The Ketogenic Diet: a high fat, moderate protein, low carbohydrate approach to living
The word ‘keto’ is becoming a household name, and chances are, if you’re here… you’re contemplating the first steps of a lifestyle change supporting a ketogenic way of living.
Over the last 10 years, the ketogenic diet has had strong support in many research studies showing effective weight loss; improved cognitive function; improved physical performance; increased body image satisfaction; and decreased emotional eating.
But what does the ketogenic diet do?
Following a ketogenic diet induces a state of ketosis in your body. It is fairly simple, when depriving your body from carbohydrates, your blood glucose stays at relatively consistent levels and insulin secretion from the pancreas is reduced. The body can then switch to using fat stores as a fuel source over glucose consumed from carbohydrates. The liver converts the stored fat into compounds called ketone bodies, or simply ketones. These ketones become the new source of fuel in our bodies… and this is the state of ketosis. The metabolic changes needed to induce ketosis usually occurs in about one week after making the change to a ketogenic diet.
What is the history of the ketogenic diet?
The diet has origins from the early 1920s, where it was used as an anticonvulsant to prevent the onset of epileptic seizures. At the time, researchers found that prolonged fasting worked to lower the onset of seizures. It was stated that the release of ketone bodies and absence of glucose was responsible for the anticonvulsant effects. However, prolonged fasting was deemed inappropriate for children, as the regular provision of energy is pivotal in their growth and development. This is when R.M. Wilder published his research in 1921 for the Mayo Clinic, finding that a diet high in fat, low in carbohydrate, with moderate protein can induce ketosis in our bodies. This marked the beginnings of the modern ketogenic diet we know today.
The therapeutic usage of the keto diet slumped after the 1930s due to the beginnings of the development of pharmaceutical treatments for epilepsy, and in particular the discovery of phenytoin (PHT), a common anti-seizure medication still used today. Research surrounding keto diets then remained dormant till the early 1990s. However, it was not until the mid 2000s, that researchers looked beyond the anticonvulsant properties of the keto diet.
What does the research say about keto today?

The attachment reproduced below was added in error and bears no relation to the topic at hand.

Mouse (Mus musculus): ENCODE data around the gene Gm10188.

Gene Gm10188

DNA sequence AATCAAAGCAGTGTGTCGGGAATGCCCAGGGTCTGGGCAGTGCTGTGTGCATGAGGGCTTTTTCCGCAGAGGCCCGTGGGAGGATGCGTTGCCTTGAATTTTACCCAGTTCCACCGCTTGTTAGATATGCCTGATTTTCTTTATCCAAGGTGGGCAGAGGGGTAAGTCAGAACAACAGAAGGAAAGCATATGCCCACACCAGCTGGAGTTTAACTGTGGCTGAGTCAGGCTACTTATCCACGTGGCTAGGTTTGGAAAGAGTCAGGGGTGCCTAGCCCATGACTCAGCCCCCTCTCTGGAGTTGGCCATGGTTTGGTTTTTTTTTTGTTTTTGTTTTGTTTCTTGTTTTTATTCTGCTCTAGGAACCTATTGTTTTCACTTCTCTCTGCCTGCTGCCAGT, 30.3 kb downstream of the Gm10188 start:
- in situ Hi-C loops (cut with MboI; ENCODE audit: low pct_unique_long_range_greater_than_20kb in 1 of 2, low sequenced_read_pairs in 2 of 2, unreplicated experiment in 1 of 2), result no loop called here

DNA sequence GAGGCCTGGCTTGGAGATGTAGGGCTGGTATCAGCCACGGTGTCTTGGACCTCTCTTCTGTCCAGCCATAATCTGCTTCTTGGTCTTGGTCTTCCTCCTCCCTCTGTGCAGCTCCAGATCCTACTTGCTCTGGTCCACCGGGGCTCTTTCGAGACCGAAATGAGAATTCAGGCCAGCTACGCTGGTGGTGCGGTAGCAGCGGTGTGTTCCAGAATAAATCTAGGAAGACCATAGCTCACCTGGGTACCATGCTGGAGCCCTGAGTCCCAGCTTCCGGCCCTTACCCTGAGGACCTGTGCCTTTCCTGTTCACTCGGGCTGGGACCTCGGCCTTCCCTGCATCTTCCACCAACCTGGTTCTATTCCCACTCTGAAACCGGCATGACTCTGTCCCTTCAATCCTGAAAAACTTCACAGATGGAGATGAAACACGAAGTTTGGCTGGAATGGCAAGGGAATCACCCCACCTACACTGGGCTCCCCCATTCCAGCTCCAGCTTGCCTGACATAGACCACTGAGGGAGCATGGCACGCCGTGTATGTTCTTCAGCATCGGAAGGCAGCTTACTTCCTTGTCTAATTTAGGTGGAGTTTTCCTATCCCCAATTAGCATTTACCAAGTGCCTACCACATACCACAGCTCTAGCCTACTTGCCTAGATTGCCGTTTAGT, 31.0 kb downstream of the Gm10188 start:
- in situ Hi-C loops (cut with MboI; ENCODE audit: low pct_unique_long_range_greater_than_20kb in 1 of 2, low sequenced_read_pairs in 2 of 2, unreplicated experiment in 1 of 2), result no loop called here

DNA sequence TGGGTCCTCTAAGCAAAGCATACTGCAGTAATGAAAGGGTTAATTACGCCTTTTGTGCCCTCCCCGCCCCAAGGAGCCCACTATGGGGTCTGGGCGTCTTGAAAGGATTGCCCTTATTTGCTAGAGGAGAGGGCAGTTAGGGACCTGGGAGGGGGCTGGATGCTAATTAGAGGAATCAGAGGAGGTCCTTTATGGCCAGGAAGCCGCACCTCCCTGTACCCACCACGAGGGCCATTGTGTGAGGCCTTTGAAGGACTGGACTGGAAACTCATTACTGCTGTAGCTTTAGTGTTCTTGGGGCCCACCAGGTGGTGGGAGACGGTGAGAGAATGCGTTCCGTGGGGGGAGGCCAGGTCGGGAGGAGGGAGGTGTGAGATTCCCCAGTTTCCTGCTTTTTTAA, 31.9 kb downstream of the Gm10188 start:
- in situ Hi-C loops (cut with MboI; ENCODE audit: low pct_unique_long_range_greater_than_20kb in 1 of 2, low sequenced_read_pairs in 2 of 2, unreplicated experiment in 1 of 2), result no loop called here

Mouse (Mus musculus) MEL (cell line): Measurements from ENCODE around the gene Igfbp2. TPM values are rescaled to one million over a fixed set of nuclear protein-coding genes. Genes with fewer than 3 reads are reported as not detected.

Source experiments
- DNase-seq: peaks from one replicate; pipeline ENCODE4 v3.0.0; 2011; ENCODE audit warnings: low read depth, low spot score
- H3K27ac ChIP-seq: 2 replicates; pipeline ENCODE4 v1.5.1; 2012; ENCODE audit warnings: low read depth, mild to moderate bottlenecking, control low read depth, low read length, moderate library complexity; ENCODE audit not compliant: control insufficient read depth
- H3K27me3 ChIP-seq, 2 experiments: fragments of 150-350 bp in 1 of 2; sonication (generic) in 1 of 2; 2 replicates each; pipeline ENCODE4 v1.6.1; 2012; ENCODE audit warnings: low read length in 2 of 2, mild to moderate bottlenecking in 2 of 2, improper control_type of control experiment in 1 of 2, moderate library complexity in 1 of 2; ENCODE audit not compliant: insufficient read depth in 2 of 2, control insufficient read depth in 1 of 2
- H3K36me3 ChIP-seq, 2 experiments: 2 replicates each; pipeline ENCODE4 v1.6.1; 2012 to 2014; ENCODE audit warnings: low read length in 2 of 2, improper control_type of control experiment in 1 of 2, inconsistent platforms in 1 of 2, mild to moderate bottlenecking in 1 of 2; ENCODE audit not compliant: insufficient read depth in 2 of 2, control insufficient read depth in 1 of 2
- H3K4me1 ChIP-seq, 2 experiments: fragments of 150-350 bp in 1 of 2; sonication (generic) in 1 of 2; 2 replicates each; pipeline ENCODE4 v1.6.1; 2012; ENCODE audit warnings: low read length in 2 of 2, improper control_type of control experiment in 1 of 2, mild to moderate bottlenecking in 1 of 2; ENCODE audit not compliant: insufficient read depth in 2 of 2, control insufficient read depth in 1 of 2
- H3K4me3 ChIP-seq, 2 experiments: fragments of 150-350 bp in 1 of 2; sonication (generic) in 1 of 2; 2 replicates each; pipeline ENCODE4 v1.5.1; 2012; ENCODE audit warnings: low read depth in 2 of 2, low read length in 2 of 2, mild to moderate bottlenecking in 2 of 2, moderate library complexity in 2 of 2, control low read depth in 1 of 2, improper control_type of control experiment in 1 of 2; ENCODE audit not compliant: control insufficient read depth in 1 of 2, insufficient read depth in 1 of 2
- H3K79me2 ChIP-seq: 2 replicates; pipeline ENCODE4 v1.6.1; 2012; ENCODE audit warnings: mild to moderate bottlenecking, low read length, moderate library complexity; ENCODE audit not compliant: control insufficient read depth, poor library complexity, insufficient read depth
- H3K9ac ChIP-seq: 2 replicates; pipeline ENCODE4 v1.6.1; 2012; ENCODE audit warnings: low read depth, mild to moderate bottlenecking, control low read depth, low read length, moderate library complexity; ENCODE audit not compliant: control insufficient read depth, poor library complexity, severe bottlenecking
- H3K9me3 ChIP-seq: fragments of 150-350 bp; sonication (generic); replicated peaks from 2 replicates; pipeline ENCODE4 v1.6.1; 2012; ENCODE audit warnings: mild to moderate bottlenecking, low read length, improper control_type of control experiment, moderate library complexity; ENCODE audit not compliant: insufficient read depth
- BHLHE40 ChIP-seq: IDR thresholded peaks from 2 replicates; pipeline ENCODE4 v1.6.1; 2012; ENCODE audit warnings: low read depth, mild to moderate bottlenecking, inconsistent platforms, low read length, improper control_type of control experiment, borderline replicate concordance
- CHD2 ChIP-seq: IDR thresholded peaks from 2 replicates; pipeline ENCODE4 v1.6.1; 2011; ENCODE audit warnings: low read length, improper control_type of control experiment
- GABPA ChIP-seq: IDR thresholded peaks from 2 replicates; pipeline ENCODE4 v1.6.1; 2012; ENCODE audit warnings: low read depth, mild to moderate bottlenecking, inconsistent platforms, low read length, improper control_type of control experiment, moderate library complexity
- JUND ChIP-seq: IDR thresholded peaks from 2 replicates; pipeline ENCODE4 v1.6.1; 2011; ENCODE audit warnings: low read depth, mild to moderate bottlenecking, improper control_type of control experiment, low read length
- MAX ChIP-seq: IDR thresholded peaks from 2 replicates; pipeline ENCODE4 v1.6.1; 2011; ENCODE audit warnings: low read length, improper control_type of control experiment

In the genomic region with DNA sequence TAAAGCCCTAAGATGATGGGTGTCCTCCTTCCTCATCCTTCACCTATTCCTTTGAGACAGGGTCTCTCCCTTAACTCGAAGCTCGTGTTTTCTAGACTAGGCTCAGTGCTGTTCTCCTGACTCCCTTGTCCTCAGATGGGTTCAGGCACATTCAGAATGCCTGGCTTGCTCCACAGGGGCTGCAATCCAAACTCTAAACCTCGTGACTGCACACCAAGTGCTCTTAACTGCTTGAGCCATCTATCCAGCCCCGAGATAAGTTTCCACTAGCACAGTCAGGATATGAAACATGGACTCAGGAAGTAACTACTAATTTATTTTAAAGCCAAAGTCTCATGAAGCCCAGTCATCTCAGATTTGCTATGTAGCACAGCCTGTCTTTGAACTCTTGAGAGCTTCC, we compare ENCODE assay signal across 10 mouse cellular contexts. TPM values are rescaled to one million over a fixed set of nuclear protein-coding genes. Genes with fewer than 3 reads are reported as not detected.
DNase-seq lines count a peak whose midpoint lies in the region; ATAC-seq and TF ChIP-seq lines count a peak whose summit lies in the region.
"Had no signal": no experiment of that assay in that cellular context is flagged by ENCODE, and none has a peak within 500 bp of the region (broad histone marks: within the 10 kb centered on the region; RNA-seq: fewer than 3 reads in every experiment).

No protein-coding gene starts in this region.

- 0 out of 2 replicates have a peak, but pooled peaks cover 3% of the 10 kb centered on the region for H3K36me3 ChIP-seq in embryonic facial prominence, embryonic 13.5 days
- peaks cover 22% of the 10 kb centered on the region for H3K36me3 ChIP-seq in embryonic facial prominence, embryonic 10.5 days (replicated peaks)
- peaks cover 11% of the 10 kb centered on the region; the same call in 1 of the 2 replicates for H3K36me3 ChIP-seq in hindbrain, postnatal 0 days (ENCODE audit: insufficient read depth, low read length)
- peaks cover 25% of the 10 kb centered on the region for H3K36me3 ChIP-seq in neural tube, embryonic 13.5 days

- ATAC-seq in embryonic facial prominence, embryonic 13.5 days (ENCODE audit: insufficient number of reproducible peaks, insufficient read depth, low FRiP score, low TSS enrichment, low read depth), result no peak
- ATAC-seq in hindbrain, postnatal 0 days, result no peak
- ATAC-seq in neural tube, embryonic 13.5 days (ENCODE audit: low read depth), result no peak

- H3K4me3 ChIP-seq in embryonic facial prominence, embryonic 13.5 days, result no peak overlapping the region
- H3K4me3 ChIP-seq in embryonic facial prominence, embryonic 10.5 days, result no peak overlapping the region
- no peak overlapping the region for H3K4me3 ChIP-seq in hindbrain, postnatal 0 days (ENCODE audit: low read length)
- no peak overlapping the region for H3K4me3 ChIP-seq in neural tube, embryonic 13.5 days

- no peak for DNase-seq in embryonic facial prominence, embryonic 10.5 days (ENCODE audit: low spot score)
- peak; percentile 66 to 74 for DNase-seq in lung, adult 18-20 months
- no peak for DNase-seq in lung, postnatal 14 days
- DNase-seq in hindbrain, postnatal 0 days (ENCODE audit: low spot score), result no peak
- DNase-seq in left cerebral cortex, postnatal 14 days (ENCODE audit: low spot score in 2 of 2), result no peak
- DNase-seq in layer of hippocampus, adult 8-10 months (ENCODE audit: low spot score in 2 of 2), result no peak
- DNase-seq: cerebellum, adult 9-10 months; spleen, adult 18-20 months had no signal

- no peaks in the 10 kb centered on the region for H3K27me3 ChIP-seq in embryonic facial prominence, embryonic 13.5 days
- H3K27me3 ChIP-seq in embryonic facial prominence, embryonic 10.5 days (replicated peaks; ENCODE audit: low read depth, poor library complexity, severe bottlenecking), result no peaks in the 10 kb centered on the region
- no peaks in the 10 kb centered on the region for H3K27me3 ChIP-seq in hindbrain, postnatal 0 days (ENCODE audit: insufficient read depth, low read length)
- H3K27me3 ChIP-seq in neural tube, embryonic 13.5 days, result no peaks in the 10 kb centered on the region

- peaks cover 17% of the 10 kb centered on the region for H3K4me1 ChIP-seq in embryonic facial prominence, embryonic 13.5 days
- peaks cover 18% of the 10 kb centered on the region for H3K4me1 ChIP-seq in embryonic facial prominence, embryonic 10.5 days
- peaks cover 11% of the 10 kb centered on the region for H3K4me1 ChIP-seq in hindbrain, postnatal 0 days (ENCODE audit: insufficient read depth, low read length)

Most of the research published recently regarding the ketogenic diet is surrounding weight loss. Studies indicate that the keto diet is an effective tool to fight obesity and has been proven to induce 2kg more weight loss than a standard low-fat diet within the first year of action.
The exact mechanism the ketogenic diet utilises remains to be determined. However, research has revealed that the state of ketosis is the key factor governing the efficacy of the keto diet. This means that keto diets must be strictly adhered to for the benefits to take effect. Research as indicated that most keto diets require a carbohydrate intake less than 20-50g per day (approximately 10% of energy intake). Consuming carbohydrates in excess to these guidelines will not enable your body to reach the state of ketosis and therefore the diet will be ineffective.
Along with the weight loss, studies also indicate that keto diets are more effective in keeping the weight off compared to standard low-fat diets. It is a common theme that people following a keto diet report a reduction in hunger after 3 weeks of strict adherence to the diet. It is believed that the suppression of appetite comes from the satiation properties associated with fat and protein. Therefore, the reduced feelings of hunger, helps you can beat the cravings for salty and sugary snack foods, and the risk of relapse in the first 6 months in making the keto lifestyle change is low.
One of the main pitfalls when following a keto diet, is consuming too much protein. The amount of protein will vary depending on your body composition, however usually 1.5-2g per kilogram of body weight would be classed as excessive. The amino acids in protein can be converted to glucose and the body will favour this as a source of energy over ketones, meaning the body is no longer in a state of ketosis.
The Bottom Line…
Following a ketogenic diet is proven to induce weight loss and promote better health and wellbeing. Keto diets are more effective than traditional low-fat diets and they have been proven to reduce hunger and help kick the cravings for all those unhealthy snacks, meaning its easier than ever to reach your nutrition goals.